From hot dogs to slick ads: Unions spent $4.4 billion on politics in past 6 years

Chris Moody
Political Reporter
The Ticket

A Wall Street Journal analysis of political spending unveiled Tuesday found that organized labor groups dropped a combined $4.4 billion on political activities between 2006 and 2011, about four times more than previously estimated.

The Journal cast a wide net to determine what counted as "political spending," including activities that range from traditional candidate donations to the cost of hot dogs for union demonstrators at political rallies.

To find the additional costs, the newspaper added spending reports filed with the Labor Department to Federal Election Commission spending data. From the report, which is partially behind a paywall at, but is available in full at

The usual measure of unions' clout encompasses chiefly what they spend supporting federal candidates through their political-action committees, which are funded with voluntary contributions, and lobbying Washington, which is a cost borne by the unions' own coffers.

These kinds of spending, which unions report to the Federal Election Commission and to Congress, totaled $1.1 billion from 2005 through 2011, according to the nonpartisan Center for Responsive Politics.

The unions' reports to the Labor Department capture an additional $3.3 billion that unions spent over the same period on political activity.

The costs reported to the Labor Department range from polling fees, to money spent persuading union members to vote a certain way, to bratwursts to feed Wisconsin workers protesting at the state capitol last year. Much of this kind of spending comes not from members' contributions to a PAC but directly from unions' dues-funded coffers. There is no requirement that unions report all of this kind of spending to the Federal Election Commission, or FEC.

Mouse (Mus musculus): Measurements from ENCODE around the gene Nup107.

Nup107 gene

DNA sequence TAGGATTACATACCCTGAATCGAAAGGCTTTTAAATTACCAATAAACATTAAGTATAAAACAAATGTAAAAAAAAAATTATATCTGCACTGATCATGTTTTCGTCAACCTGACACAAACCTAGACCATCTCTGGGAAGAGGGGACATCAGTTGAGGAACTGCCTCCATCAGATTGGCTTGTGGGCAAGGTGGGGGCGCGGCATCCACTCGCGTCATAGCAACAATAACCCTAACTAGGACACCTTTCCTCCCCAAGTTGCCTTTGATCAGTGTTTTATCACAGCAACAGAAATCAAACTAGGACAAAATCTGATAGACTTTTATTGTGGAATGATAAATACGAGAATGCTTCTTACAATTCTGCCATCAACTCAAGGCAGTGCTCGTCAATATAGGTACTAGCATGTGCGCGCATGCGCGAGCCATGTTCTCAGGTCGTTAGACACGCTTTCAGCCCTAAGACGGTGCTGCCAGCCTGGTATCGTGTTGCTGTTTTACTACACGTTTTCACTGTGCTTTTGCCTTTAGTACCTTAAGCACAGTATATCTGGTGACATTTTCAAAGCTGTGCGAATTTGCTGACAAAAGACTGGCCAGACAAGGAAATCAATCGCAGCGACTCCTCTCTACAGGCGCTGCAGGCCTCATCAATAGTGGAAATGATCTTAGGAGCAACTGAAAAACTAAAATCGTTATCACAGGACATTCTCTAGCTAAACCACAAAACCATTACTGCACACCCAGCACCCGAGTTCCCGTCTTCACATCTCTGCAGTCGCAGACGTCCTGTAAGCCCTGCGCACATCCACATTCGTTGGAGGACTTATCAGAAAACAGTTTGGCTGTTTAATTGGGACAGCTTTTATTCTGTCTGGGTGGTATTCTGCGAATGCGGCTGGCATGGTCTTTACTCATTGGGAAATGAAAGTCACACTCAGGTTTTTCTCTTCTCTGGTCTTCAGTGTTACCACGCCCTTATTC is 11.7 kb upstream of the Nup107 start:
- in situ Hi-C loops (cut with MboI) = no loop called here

Union spending goes overwhelmingly to Democratic candidates and liberal causes. According to the Center for Responsive Politics, which tracks political spending, 92 percent of the $58.5 million in direct candidate donations from 1990 to 2012 went toward Democratic candidates.

Update: Jeff Hauser, a spokesman for the AFL-CIO, responded to the Journal report Tuesday afternoon, arguing that much of the union political activity on the local and state level cannot be equally compared to spending by super PACs:

The Wall Street Journal treats all advocacy for working people at the local, state and federal levels as "political" work. Everything from someone writing policy proposals to create jobs to working in a local community to elect a working families-friendly City Council is viewed as equivalent to corporations anonymously attacking President Obama.

Providing expert input for the formulation of mine safety rules, assisting the civil rights community—be it the 1963 March on Washington or voting protection efforts year-round—everything labor works on is said to be a counter-weight to the Super PACs of Karl Rove, the Koch Brothers and more shadowy figures.

By this definition, the entire budget of the Chamber of Commerce would be considered political, but the Chamber doesn't report its spending on Department of Labor forms or anywhere else.

The Journal misses the central point that unions are advocacy organizations. The job of a union is to advocate on behalf of working men and women.

Moreover, the Journal ignores the fact that corporations outspend unions by more than 10 to one but are free to hide their spending while unions disclose everything.